Judges’ comments: ‘Initially the judging panel anticipated that this might be just another of this now frequently used building form in the Western extremes of the Scottish countryside. It was apparent however when visited that this building was elevated to a higher level. The immaculate standard of detailing, both internal and external, demonstrated that the client-architect team had worked to deliver a very fine, sustainable and energy efficient outcome. Beautifully simple in conception, painstakingly delivered.’
Boroughmuir High School, Edinburgh (£26.3 million)
Allan Murray Architects for Children & Families Department, City of Edinburgh Council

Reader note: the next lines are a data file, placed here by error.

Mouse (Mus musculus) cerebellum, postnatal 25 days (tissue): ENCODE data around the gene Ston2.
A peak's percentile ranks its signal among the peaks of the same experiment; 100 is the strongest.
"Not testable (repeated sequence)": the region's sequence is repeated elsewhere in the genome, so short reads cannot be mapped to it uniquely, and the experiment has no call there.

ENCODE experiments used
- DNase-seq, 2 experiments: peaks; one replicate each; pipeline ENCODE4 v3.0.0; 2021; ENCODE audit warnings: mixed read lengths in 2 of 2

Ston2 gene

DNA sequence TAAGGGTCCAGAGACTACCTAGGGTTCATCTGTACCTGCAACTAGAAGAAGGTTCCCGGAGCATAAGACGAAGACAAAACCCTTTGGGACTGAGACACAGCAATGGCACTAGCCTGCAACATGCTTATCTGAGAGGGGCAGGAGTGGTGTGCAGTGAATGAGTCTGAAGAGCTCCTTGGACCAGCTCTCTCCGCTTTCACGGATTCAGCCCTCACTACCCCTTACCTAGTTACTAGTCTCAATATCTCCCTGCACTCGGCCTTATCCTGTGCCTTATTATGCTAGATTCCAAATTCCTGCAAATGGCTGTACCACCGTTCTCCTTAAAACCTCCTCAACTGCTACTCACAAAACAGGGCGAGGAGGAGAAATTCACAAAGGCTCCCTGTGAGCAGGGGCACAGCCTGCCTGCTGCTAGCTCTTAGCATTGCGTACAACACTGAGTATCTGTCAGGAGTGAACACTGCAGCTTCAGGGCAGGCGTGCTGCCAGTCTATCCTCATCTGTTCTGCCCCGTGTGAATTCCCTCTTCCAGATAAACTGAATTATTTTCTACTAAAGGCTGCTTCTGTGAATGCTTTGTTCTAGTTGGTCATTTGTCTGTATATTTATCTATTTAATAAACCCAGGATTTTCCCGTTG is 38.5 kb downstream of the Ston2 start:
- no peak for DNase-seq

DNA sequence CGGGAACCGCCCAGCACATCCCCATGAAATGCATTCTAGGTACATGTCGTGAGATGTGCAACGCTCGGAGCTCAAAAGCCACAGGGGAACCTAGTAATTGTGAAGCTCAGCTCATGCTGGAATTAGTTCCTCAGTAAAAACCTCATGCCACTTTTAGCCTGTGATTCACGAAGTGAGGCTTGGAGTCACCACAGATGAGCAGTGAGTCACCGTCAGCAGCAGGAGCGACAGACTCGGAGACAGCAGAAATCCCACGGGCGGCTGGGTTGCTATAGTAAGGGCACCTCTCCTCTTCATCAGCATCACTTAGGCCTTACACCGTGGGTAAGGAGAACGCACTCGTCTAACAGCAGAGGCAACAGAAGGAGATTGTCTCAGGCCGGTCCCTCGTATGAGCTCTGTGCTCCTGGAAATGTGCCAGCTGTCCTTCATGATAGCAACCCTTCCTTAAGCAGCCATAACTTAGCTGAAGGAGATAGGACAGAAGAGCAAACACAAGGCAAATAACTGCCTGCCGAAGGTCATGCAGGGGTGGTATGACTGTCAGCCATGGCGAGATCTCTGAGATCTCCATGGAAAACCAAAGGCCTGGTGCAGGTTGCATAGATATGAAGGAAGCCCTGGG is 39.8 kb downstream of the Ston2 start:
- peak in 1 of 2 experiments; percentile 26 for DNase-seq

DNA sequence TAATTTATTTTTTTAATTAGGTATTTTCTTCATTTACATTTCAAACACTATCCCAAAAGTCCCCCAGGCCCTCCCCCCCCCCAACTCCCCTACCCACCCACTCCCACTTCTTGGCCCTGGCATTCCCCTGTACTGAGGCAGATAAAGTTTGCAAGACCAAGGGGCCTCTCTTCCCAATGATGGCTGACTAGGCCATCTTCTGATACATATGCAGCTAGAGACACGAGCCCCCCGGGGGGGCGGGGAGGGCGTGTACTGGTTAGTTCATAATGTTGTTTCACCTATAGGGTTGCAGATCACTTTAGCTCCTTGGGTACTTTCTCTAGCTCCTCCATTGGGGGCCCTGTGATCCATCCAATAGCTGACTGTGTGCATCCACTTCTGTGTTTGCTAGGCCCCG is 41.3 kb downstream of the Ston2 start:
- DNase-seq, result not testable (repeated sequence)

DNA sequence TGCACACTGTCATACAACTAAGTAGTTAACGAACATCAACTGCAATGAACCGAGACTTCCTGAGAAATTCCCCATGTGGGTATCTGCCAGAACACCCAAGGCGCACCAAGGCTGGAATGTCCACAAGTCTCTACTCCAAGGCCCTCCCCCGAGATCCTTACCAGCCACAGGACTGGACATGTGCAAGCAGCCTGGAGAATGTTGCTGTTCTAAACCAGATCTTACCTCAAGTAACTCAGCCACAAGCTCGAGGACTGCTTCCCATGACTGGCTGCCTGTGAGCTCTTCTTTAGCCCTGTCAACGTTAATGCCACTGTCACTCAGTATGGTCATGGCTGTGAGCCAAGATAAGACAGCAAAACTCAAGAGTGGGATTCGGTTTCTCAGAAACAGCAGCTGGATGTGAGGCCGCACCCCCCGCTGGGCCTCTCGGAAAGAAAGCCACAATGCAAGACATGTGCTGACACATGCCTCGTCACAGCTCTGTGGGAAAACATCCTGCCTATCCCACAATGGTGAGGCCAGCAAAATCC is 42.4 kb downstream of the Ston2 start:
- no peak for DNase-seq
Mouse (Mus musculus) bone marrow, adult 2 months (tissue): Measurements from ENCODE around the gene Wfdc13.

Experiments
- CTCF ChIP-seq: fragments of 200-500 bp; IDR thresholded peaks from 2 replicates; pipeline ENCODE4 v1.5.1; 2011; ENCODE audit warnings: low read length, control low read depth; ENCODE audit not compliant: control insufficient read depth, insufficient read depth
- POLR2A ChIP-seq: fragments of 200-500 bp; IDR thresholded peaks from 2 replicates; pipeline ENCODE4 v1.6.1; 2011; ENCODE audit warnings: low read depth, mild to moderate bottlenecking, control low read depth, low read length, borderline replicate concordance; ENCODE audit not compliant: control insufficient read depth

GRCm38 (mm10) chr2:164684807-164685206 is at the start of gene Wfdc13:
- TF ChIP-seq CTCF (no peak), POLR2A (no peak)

Judges’ comments: ‘The judges were unanimous in their view that this was an exceptional project. Very impressive compact planning, allowing for large well-lit spaces. Excellent acoustic treatment and a very intelligent fire/smoke/ventilation strategy mean that both large multi-height atria are not enclosed by walls or screens. The plan and section are rational, legible and ordered.
‘There is an excellent relationship between inside and out at both main levels, and the public realm has been beautifully handled.’
Clydebank Leisure Centre, West Dunbartonshire (£21.9 million)
Kennedy FitzGerald Architects for West Dunbartonshire Council
Judges’ comments: ‘The judges felt this building was a successful addition to the local masterplan. This building was a clever delivery of a complex brief on a tight site. The external form and materials were confident while being restrained. The panel were impressed with the design solution with only marginal concerns over the quality of the pool environment.’